Planning Your Pond

A pond can be a wonderfully transformative space, offering a sense of calm and tranquillity as well as a sanctuary for wildlife; it can bring with it the opportunity for a plethora of beautiful pond plants and wildlife. If you then plan a waterfall – which is perhaps easier than you might think, you can enjoy the peaceful sound of trickling water.

To a lot of people, this is the idea of their outdoor utopia, but the idea of where to begin can be a little overwhelming. With a simple plan however, it can be surprisingly easy to make this vision reality in your own garden.

1. Choosing the location

The first step is to decide on an appropriate space for your pond. You want a space that helps the pond to thrive but also allows you to gain enjoyment from it.

Healthy ponds require a sunny spot, away from trees and sheltered from cold northerly winds. Be wary of too much shade as this can lead to algae growth. The roots of nearby young trees can find their way towards your pond and perforate the liner; leaves can also fall onto your pond which can be a bit of an annoyance.

If you like the idea of sitting and watching the comings and goings of your pond, try to find a happy medium with your favourite place to sit and that you are comfortable.

Sloping garden? No problem you can still go ahead with your dream pond, you’ll just have to cut into the slope or build a retaining wall. If you have a slope you’re in a privileged position for a waterfall, which is certainly worth considering.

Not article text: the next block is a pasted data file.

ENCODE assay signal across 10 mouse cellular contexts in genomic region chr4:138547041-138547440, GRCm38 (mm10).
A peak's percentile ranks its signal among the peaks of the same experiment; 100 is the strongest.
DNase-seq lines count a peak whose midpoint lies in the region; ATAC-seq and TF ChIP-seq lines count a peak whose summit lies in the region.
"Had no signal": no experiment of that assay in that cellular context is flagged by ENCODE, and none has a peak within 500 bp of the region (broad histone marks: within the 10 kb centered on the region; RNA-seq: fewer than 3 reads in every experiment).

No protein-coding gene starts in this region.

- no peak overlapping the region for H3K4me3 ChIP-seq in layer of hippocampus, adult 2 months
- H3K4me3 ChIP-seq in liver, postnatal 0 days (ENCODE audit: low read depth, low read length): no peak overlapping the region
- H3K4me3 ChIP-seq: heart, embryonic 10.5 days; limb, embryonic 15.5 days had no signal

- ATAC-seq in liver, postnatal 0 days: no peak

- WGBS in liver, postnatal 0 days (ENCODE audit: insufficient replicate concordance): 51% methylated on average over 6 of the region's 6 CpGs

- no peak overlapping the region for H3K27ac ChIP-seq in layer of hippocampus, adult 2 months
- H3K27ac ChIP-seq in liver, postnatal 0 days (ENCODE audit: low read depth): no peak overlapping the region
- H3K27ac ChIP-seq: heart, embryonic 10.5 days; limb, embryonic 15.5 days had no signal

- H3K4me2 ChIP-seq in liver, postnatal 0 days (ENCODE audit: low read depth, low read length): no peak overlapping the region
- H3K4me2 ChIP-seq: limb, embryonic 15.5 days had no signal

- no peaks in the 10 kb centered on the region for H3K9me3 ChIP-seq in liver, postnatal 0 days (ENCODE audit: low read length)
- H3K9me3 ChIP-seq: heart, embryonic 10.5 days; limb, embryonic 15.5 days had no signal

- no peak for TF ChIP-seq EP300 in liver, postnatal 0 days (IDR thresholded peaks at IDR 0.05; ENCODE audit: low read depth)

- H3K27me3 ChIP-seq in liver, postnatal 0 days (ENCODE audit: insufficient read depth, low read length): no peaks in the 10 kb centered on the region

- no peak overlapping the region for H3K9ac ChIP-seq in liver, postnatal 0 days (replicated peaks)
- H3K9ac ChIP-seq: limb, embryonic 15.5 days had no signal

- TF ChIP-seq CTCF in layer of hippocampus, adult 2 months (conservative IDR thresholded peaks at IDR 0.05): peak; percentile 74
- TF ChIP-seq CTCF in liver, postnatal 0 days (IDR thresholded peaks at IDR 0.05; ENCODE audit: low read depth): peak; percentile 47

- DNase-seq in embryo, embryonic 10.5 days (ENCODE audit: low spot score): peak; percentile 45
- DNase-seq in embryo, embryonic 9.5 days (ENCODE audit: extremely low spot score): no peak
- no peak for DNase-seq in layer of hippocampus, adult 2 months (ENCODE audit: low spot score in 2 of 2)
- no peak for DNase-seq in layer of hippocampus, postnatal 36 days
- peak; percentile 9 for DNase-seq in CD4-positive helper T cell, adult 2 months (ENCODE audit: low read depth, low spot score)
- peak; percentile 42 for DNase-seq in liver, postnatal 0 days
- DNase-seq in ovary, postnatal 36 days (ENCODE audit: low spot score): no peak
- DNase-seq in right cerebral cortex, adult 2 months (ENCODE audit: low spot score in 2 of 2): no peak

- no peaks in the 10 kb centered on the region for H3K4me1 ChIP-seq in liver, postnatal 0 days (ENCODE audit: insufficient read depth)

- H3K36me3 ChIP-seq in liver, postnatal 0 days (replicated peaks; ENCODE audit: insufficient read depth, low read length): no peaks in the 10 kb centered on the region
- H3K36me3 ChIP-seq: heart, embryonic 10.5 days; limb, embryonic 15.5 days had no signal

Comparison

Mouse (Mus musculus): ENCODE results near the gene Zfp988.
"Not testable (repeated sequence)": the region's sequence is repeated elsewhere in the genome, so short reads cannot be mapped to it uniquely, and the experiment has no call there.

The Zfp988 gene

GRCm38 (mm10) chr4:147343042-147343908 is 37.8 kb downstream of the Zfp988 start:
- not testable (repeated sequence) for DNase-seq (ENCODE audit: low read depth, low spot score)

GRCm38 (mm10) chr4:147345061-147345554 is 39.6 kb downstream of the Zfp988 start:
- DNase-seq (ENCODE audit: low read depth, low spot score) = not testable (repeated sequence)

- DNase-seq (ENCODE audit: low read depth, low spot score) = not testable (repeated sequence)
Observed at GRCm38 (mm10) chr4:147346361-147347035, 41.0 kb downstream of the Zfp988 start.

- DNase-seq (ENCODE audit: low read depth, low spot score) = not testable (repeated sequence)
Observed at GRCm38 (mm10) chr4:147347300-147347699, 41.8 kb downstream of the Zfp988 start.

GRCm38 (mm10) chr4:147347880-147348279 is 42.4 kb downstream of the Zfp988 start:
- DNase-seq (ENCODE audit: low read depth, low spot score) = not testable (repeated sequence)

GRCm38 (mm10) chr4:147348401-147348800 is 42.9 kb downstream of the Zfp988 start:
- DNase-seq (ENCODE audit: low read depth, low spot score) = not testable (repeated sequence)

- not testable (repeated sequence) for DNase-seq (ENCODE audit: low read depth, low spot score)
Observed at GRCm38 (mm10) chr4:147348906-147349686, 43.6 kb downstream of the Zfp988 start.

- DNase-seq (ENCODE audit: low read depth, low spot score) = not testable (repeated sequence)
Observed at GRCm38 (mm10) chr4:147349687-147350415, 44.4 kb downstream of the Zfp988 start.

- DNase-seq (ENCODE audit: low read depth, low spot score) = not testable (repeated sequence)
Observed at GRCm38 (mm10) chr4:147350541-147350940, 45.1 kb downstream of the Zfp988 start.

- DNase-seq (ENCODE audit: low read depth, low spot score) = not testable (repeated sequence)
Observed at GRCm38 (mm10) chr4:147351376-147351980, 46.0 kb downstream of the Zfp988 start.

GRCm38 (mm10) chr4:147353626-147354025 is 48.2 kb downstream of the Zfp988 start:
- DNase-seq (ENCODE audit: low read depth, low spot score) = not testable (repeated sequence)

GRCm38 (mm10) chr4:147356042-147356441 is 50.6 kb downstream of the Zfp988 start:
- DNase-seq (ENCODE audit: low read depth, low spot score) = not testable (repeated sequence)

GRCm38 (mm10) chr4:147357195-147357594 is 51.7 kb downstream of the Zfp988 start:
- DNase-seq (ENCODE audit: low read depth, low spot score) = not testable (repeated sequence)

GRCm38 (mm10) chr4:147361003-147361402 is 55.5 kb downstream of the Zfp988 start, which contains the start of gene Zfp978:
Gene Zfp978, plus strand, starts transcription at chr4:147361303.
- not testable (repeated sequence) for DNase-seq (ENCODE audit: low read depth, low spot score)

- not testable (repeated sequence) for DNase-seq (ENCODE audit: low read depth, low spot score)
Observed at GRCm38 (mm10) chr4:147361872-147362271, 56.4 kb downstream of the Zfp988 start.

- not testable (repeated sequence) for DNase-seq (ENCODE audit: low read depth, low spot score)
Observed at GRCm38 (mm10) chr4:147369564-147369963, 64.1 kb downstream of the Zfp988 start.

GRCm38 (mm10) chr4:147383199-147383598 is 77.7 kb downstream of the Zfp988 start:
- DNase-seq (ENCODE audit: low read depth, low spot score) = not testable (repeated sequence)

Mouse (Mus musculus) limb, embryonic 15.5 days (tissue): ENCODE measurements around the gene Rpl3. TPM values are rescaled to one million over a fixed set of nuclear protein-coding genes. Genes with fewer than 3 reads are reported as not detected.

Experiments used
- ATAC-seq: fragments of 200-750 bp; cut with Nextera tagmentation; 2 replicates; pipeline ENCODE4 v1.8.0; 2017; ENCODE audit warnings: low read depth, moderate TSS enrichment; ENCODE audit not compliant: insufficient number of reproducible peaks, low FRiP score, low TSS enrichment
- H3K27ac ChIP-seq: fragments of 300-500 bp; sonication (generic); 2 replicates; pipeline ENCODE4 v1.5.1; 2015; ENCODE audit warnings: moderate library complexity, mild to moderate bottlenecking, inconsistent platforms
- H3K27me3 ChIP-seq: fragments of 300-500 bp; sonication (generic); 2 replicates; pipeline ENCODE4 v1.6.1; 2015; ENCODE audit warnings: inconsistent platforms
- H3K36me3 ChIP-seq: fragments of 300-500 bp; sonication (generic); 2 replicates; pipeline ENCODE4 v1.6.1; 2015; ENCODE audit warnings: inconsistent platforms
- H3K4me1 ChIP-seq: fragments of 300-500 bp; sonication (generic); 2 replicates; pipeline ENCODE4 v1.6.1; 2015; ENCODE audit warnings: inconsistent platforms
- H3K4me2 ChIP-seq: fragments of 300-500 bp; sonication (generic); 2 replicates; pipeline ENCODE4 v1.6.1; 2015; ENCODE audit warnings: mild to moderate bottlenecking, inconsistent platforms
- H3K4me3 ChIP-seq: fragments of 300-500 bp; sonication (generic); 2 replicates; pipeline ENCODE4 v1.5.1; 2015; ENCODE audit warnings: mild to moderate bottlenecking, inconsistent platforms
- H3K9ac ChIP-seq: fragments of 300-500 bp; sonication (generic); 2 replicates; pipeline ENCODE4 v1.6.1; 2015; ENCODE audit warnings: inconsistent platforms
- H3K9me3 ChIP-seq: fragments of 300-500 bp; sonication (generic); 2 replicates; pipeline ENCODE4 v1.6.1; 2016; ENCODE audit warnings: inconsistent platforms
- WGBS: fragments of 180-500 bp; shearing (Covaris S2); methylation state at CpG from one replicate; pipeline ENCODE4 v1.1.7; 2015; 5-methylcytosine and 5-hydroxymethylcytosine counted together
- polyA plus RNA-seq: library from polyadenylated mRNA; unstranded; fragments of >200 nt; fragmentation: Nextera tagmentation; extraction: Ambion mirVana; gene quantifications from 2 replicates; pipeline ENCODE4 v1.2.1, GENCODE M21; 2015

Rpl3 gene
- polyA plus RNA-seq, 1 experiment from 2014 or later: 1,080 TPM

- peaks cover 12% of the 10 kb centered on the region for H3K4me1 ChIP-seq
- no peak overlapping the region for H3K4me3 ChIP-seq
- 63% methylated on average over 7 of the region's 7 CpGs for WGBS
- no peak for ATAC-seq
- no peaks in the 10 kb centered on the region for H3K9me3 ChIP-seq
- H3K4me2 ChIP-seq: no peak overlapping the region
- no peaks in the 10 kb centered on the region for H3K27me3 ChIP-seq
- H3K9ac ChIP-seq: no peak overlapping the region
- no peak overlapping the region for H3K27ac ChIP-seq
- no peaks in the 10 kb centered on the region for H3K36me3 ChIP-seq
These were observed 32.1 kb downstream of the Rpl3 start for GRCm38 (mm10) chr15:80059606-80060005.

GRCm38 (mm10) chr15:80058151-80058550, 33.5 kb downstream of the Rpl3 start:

2. Deciding on the shape and size

Ponds can be flexible to the space you have available and what you plan to do with them. If space is limited or you don’t want to spend too much you can opt for a smaller, decorative pond which incorporates plants that thrive in these conditions. If fish and other wildlife are important to you then you can consider varying larger sizes of pond to allow them to flourish.

What depth should the pond be?

At the lower size scale, if you want a self-sustaining pond, you want to consider a size of at least 3sq metres. This will provide sufficient oxygen levels for the pond and anything smaller would be lacking.

  • A minimum depth for a pond should be 0.6m – for a simple pond with no fish
  • Pond with small decorative fish – Minimum of 0.6m – 1m in depth
  • Pond with large fish and koi carp – 1m – 1.5m in depth
  • Different types of wildlife and plants can have other specific requirements regarding depth and size.

Deeper ponds offer some protection for wildlife in the winter as the water towards the bottom of the pool will be slightly warmer.


What shape should the pond take?

Ponds can come in an almost limitless array of shapes, from standard square, rectangle and circle ponds to more abstract shapes.  If you opt for a solid glass fibre shell then you are defined by the shapes available.  With a liner the shape of the pond can be manipulated in all sorts of ways.

Use a rope or house to visualise the shape and size of the pond.  If possible take an arial view from an upstairs window.